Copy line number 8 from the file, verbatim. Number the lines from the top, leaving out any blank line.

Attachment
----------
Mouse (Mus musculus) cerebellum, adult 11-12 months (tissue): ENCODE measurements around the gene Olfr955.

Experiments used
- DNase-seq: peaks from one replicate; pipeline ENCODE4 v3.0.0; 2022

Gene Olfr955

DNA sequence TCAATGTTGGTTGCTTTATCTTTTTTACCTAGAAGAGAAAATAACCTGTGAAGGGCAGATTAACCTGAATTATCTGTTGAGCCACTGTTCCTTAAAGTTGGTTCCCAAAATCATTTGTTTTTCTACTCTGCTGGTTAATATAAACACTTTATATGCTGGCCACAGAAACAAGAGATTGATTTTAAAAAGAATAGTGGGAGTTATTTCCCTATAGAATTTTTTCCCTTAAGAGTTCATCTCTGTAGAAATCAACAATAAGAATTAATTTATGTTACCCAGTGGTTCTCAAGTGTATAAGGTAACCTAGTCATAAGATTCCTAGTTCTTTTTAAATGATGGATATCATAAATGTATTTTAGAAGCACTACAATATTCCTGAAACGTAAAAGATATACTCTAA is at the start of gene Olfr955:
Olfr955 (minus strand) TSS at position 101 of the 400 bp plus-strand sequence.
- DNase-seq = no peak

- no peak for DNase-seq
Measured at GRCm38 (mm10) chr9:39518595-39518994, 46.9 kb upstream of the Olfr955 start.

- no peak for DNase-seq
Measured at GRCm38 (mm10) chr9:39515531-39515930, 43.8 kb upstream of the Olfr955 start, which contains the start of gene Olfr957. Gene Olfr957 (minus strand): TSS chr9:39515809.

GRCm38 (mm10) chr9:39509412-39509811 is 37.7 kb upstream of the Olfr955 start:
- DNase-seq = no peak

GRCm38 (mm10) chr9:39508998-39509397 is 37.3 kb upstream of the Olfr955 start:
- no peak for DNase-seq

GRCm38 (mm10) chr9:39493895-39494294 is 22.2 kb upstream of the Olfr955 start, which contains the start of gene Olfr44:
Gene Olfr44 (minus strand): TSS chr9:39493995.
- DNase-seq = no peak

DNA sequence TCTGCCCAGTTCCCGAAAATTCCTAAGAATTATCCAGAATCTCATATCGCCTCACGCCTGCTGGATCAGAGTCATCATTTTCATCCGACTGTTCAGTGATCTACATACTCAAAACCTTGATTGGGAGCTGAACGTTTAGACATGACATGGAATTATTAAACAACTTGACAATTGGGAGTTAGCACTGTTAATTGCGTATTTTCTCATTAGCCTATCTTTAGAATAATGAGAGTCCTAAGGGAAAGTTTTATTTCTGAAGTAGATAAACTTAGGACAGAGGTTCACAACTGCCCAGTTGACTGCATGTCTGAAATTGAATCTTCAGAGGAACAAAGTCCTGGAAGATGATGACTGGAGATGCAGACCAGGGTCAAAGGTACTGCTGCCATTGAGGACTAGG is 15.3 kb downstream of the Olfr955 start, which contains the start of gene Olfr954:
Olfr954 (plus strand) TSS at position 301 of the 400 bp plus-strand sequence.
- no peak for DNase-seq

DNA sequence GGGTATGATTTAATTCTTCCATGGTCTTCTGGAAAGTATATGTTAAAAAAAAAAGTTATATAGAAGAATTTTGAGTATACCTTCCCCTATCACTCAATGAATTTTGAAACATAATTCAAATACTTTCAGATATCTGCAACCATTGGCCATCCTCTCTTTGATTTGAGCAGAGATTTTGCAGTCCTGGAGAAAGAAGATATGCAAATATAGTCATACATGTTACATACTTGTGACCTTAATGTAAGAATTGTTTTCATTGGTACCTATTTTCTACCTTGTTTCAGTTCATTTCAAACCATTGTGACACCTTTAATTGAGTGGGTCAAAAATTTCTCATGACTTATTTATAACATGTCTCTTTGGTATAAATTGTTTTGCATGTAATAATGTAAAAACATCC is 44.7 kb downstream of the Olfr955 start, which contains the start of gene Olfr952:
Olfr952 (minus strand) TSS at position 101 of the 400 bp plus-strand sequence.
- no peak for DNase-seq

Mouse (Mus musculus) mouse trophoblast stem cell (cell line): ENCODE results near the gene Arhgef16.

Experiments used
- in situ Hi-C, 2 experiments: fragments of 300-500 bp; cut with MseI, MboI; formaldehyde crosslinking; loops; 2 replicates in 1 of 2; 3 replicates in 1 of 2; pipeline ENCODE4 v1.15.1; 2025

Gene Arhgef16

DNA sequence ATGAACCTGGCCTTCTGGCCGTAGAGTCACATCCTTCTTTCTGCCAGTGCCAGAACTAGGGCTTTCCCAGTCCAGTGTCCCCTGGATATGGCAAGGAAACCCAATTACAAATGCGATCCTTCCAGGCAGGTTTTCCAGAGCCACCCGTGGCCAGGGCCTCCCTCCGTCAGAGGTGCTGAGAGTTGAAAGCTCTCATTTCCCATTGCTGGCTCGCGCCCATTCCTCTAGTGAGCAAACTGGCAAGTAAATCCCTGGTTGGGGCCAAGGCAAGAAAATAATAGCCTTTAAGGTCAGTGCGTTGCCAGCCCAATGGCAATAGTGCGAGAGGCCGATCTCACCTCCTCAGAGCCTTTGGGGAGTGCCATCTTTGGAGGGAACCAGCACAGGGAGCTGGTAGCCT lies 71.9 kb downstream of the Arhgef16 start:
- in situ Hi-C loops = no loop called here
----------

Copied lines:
- no peak for DNase-seq